Joe, I was JUST asking a question... I hate to say.. but I think you get irritated when I agree with you, as far as the facts, but draw a different conclusion than you do. We don't see the trade-offs the same, that's all. And I'll readily admit that most companies agree with your POV. I think we disagree on a small minority of points. However, they ARE some pretty fundamental issues. A lot of people, including the majority of the most influential (as well as many in IBM) buy into the idea that Java is the language of choice. I think this is a point that we're gonna have to agree to disagree on. Granted, Java is **chosen** for a HUGE percentage of development. Once, that was a controversial view, and still is to a small extent, in the 400 community. But now that's become the CW in the industry (or one of primary views of a large percentage, anyway). But just because it's chosen frequently throughout the industry, and RPG isn't, IMHO that doesn't make it the language "of choice". I think that fundamental difference of our views is reflected in this debate here. I'm just not sold on cross-platform to the extent you are, Joe. So we view the trade-offs differently. See inline. jt | -----Original Message----- | From: email@example.com | [mailto:firstname.lastname@example.org]On Behalf Of Joe Pluta | Sent: Sunday, December 16, 2001 1:42 AM | To: email@example.com | Subject: RE: Where are all of the /400's going. | | | > From: jt | > | > Seems like I could fit the content of most websites on my 8G 170, | > diskspace-wise. | | JT, we never seem to be able to hit even fundamental common ground, either | on specifics or on the abstract concept. This is a perfect example. | | Regarding the specifics, I don't know how many AS/400 clients you | have, but | most of mine fret about disk space on their production machines. | I know of | people who change the disk warning limit to a number less than the default | of 5% because they routinely run at over 95% DASD utilization. I'm not sure what you're getting at. I don't have many clients, and never have had. And furthermore, I do as little work as I can get away with. I don't think that's really limited my experience too much, though. I was one who routinely ran over 95%. About half-way through my tenure of 8 years, I went from a 38 to a 400, and got some additional disk then. It was 16 G. Couldn't afford raid and paid for that with my time. | With images, | flash presentations and PDF files it's not hard to get 100MB on a | web site. | In your case, that's over one percent of your storage. Many of my clients | would kill to get one percent of their DASD back. Okay. I hate to get in a p* contest with you. But I believe I hold the world record for being tight on space. We filled up the disk with save files twice, IIRC, in the 18 years I worked and my Wife consulted there. I'm not talking about that. I had plenty of close calls, where the system didn't go down. I'd call in from home, to check the system once a night. We had several close calls, but this one was the closest. I could tell I was in trouble, because whenever the disk got above 98%, it would take 10 or 15 minutes to sign on. So I knew I was in trouble, this one night. I believe the Guiness Book would record this, if I'da kept the screen print. "Closest Call On Running Out Of Disk Space": 99.9965%. I'm pretty sure I recall that number correctly, because on a 16 G system, it calculates to less than 1 floppy of free disk space. About 540K of free disk, in fact. So, ya... I know what you're talking about... Scarce resources. Back to the original question, then: how much does 100M of disk cost? Sure it's astronomical on a 400, compared to a Wintel. I don't recall what I paid for the extra 4 G, three years ago. Let's just guess $4K. (Prices have dropped so much anyway, but let's start with that.) Sure $1000 per Gig is outrageously expensive. But in my limited experience, I don't know too many businesses that can claim to be making any sound business judgments if they worry about $1000. I'm not saying that well. We're talking do you support a new platform and an added layer of management? Any business that evaluates that decision in terms of an asset that costs $1000... Well, in my limited experience, I've never seen anything like that... Haven't worked in many companies, but they've ranged from < $10M to > $1B, and I've never seen anything like that. I'm sure some businesses make a decision of that magnitude along those lines, but I consider that more of a decision based on which way the wind is blowing. | | But ultimately the issue is not whether you CAN put the stuff on your | AS/400, but whether you SHOULD. Why in the world would you waste the | precious space on your production machine for something that could just as | easily be stored on a different medium? There is no good reason, | other than | management. And if you can't manage the storage on a single attached PC, | then you have far larger problems in your IS organization than this | particular issue. As it happens, I was just finishing a post on this particular issue. The post may sound like boasting, to some, but I figure the point will come across because I'm mainly boasting about my Wife. | | Joe "I see herrings, and they're all red!" Pluta | www.plutabrothers.com | j "Sorry, Joe, but I think you're just seeing red" t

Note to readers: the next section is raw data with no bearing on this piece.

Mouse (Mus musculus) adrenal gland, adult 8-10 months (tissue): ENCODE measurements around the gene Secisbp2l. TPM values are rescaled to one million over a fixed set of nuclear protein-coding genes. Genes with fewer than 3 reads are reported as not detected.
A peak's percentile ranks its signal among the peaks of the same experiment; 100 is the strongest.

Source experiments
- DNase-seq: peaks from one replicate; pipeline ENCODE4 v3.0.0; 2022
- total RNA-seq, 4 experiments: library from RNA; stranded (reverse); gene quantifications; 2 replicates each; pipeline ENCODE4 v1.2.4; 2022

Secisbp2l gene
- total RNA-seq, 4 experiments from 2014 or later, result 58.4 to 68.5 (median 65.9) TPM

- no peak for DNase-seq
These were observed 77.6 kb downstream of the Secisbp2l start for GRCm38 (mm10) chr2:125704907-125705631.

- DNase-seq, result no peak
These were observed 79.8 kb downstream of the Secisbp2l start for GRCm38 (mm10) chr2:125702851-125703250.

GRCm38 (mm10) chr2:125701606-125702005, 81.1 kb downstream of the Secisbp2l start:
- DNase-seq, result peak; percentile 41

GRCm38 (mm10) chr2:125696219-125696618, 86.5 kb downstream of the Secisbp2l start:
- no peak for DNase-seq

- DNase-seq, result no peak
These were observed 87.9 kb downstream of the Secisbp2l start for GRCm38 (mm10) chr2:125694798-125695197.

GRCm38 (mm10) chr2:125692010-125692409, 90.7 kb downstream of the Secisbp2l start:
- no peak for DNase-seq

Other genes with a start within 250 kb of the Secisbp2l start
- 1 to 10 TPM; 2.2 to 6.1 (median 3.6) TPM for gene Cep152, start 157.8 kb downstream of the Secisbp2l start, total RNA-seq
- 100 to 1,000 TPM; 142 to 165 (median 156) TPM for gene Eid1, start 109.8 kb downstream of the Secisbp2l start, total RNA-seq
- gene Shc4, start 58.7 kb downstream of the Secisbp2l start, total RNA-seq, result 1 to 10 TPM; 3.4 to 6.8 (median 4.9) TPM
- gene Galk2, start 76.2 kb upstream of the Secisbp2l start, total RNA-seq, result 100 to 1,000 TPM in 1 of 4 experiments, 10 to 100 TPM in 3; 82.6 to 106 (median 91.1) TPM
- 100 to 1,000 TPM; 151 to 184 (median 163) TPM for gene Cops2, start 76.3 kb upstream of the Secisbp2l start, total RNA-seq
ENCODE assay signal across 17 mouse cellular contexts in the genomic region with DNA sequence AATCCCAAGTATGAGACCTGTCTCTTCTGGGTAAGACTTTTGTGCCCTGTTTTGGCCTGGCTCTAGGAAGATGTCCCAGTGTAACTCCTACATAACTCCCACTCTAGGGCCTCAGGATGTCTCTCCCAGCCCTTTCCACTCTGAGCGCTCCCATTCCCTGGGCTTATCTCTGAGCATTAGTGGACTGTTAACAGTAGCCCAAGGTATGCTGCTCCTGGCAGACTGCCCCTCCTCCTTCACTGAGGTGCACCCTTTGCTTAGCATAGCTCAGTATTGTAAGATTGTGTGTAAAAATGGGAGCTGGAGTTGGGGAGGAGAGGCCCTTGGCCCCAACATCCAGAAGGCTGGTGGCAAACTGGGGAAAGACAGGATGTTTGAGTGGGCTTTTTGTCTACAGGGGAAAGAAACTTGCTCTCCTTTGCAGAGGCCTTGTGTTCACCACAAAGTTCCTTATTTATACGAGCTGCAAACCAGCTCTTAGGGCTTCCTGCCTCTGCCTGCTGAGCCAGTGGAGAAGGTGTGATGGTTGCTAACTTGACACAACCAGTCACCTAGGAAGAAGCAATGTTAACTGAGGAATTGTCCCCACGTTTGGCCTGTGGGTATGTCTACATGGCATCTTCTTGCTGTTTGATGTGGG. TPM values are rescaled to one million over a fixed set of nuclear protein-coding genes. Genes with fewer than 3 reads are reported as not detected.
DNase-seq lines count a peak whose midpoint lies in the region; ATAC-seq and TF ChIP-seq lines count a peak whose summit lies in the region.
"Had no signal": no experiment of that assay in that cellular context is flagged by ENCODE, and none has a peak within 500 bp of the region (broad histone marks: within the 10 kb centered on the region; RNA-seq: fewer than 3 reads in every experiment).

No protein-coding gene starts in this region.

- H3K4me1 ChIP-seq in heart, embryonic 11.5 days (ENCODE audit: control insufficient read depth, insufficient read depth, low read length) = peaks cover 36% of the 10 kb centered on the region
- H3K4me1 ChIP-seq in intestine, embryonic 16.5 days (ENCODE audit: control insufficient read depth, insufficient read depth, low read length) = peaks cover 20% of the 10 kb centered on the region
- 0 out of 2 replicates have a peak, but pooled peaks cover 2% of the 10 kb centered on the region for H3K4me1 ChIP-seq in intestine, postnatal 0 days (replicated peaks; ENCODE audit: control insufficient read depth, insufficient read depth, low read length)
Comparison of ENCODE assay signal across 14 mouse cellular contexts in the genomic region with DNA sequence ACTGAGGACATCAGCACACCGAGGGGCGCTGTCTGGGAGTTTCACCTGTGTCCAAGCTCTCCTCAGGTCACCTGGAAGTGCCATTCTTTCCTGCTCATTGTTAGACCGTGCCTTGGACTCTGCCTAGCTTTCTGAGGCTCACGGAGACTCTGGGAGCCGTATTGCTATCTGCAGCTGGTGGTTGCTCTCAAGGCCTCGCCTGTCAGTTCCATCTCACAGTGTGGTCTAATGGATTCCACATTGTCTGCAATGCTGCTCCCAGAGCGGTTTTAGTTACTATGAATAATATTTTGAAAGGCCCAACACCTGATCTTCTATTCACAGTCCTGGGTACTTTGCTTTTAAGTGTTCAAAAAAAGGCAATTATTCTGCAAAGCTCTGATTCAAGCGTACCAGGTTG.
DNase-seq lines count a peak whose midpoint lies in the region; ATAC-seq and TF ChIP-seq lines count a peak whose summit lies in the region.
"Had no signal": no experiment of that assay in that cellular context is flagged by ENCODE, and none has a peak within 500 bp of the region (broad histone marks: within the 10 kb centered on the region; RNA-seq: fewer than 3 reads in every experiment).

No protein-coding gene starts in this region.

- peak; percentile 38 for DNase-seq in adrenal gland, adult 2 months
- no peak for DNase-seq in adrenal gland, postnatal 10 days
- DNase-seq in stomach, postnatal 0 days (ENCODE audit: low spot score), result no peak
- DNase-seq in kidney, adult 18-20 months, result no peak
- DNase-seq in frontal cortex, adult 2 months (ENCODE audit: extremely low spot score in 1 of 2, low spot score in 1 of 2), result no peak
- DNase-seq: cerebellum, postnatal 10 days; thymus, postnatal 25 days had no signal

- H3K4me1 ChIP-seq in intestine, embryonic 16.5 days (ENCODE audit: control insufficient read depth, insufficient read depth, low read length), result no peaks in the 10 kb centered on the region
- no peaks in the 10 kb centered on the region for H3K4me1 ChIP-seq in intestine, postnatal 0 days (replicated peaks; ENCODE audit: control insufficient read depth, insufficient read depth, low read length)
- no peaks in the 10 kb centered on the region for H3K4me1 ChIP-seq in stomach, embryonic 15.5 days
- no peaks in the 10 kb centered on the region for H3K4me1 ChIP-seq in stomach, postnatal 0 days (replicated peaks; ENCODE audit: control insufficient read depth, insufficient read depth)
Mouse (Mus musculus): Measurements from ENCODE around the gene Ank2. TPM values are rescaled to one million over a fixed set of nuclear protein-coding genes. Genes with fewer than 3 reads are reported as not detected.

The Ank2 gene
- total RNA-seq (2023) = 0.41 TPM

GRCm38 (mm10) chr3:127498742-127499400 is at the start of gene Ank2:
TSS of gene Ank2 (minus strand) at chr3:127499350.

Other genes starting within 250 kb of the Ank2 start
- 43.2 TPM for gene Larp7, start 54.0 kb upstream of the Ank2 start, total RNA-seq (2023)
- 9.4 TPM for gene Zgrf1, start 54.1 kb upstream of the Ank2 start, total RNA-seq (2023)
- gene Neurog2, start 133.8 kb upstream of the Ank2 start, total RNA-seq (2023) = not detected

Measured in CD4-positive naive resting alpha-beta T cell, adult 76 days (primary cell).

As an Amazon Associate we earn from qualifying purchases.
Operating expenses for this site are earned using the Amazon Associate program and Google Adsense.